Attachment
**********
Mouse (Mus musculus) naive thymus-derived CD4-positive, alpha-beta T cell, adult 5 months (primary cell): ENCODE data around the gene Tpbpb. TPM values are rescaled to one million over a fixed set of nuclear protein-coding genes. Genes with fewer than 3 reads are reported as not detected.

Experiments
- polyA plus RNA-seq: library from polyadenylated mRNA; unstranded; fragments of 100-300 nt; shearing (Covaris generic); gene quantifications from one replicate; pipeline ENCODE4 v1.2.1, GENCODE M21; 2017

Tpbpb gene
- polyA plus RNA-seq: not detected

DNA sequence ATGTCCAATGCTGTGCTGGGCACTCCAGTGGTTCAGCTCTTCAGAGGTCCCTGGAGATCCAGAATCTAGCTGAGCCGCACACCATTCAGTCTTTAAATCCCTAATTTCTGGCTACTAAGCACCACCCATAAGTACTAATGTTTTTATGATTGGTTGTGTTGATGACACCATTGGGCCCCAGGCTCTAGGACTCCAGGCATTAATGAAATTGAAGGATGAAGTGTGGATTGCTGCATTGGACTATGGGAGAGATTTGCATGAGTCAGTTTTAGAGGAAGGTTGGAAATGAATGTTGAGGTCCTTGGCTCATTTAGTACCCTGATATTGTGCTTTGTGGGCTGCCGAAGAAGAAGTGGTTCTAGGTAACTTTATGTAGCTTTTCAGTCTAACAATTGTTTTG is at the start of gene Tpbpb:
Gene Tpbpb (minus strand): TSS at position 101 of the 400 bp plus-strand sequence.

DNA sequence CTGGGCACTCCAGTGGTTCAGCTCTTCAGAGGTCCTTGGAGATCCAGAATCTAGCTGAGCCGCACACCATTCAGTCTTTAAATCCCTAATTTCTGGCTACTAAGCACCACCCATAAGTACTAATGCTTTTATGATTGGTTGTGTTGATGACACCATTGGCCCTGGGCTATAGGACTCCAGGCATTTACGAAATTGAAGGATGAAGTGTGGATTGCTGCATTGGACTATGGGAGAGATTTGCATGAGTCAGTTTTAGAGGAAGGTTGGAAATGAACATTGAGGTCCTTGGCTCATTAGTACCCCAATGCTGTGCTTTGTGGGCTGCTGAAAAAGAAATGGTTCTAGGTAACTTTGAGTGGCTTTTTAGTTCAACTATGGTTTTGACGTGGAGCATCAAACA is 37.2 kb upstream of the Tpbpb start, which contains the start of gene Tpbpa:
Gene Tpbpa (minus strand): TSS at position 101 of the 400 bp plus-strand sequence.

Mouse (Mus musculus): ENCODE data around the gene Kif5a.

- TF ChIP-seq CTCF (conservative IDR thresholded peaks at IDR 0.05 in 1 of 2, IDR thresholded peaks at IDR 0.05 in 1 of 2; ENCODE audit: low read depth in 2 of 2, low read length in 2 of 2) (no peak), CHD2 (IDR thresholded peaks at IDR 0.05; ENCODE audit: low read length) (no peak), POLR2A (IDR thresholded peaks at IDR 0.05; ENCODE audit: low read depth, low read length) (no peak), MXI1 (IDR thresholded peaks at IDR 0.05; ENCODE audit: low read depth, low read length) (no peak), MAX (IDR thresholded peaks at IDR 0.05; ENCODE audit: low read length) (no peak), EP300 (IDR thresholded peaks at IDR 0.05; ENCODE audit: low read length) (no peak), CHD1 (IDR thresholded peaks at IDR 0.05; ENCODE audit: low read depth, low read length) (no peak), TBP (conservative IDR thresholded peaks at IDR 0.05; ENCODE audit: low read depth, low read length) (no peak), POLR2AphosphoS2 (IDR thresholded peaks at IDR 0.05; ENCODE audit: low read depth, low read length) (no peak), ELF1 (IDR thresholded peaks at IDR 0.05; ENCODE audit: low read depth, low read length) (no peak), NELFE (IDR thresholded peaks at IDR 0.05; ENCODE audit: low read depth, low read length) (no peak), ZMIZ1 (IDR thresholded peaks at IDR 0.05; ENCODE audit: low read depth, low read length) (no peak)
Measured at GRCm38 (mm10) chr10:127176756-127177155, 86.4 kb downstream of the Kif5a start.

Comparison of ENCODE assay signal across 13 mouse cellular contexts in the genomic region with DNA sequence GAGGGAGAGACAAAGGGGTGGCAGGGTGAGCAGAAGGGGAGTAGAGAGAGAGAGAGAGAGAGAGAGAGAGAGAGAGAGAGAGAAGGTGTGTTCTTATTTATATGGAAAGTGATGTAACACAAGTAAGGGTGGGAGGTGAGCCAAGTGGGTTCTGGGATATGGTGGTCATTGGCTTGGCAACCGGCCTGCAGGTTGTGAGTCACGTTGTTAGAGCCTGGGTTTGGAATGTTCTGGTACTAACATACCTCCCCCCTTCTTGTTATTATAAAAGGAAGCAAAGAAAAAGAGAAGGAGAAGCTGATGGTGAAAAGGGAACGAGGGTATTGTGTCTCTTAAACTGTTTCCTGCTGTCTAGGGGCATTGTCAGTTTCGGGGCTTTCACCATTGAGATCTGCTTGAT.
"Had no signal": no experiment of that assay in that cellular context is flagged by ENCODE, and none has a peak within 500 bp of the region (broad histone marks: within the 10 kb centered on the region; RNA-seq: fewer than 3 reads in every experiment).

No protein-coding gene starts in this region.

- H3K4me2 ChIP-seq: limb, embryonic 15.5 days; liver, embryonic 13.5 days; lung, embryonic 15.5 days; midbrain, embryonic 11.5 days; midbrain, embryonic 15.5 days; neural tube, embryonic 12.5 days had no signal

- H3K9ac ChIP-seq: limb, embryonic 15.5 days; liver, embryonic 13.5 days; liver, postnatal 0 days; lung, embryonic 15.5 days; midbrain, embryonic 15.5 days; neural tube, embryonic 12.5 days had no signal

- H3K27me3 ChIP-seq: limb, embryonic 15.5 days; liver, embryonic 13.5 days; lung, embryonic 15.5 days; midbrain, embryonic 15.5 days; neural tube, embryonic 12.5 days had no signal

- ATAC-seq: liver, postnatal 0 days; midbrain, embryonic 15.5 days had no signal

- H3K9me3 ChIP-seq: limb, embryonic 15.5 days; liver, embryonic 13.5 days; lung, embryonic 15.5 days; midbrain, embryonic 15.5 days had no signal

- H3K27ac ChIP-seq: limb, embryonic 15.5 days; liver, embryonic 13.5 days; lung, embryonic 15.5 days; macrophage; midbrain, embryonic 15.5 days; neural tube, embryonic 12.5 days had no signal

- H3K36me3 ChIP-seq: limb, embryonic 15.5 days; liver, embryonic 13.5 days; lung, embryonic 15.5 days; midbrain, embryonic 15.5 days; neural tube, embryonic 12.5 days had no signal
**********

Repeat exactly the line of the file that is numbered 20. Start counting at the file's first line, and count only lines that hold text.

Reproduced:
- H3K9me3 ChIP-seq: limb, embryonic 15.5 days; liver, embryonic 13.5 days; lung, embryonic 15.5 days; midbrain, embryonic 15.5 days had no signal